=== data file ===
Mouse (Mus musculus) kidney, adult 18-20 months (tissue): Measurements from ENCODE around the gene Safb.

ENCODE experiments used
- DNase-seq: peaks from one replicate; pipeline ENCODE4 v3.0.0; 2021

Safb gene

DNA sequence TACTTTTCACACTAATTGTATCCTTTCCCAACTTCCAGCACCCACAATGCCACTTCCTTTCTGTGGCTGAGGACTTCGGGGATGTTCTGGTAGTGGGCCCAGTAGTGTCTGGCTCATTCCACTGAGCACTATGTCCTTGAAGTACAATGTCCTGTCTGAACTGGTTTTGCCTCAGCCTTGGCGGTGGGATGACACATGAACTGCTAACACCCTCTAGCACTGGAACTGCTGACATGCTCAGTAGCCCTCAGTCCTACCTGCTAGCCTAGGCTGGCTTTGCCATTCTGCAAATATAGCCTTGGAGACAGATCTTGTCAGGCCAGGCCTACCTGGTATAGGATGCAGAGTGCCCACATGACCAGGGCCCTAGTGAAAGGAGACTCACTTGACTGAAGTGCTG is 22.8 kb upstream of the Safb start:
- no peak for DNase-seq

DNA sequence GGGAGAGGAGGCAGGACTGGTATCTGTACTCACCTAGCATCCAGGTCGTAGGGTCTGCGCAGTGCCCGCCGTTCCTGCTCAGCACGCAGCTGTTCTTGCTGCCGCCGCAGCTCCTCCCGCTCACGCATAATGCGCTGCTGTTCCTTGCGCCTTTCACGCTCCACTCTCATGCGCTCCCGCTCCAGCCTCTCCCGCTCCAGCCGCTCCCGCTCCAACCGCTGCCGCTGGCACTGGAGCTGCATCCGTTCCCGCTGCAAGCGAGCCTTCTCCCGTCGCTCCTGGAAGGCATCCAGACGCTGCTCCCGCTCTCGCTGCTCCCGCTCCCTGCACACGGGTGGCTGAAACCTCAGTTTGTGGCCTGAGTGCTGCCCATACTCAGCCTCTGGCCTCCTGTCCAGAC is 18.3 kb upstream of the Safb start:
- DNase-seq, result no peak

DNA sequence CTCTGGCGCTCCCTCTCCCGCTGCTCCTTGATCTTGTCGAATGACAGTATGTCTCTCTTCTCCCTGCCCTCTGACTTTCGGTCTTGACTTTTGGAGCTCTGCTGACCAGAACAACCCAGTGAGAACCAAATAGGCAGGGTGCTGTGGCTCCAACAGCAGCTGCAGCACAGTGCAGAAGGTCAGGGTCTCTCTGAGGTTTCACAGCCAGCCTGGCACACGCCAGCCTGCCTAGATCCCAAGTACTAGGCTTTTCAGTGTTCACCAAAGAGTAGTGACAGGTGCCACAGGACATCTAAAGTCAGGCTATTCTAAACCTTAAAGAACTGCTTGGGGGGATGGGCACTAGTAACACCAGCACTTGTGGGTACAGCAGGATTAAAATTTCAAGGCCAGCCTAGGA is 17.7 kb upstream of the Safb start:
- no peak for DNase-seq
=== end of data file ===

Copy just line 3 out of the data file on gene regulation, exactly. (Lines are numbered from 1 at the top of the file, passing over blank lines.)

- DNase-seq: peaks from one replicate; pipeline ENCODE4 v3.0.0; 2021